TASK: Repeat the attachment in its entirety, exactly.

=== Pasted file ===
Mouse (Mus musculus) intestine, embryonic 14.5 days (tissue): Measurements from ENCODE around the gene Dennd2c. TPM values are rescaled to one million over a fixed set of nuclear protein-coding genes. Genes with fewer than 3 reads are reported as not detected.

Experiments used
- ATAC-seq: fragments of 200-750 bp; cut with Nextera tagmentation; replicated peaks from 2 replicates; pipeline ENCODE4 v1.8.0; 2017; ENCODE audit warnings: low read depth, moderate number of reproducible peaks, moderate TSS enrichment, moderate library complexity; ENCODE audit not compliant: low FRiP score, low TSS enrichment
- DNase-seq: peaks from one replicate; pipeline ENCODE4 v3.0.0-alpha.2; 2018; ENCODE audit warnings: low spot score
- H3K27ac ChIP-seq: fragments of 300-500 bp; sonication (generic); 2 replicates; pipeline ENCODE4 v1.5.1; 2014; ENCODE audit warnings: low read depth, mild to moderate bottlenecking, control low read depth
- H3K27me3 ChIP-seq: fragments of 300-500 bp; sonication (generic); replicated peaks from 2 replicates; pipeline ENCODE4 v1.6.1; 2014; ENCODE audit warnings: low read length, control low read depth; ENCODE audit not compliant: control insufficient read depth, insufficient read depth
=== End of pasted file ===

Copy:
Mouse (Mus musculus) intestine, embryonic 14.5 days (tissue): Measurements from ENCODE around the gene Dennd2c. TPM values are rescaled to one million over a fixed set of nuclear protein-coding genes. Genes with fewer than 3 reads are reported as not detected.

Experiments used
- ATAC-seq: fragments of 200-750 bp; cut with Nextera tagmentation; replicated peaks from 2 replicates; pipeline ENCODE4 v1.8.0; 2017; ENCODE audit warnings: low read depth, moderate number of reproducible peaks, moderate TSS enrichment, moderate library complexity; ENCODE audit not compliant: low FRiP score, low TSS enrichment
- DNase-seq: peaks from one replicate; pipeline ENCODE4 v3.0.0-alpha.2; 2018; ENCODE audit warnings: low spot score
- H3K27ac ChIP-seq: fragments of 300-500 bp; sonication (generic); 2 replicates; pipeline ENCODE4 v1.5.1; 2014; ENCODE audit warnings: low read depth, mild to moderate bottlenecking, control low read depth
- H3K27me3 ChIP-seq: fragments of 300-500 bp; sonication (generic); replicated peaks from 2 replicates; pipeline ENCODE4 v1.6.1; 2014; ENCODE audit warnings: low read length, control low read depth; ENCODE audit not compliant: control insufficient read depth, insufficient read depth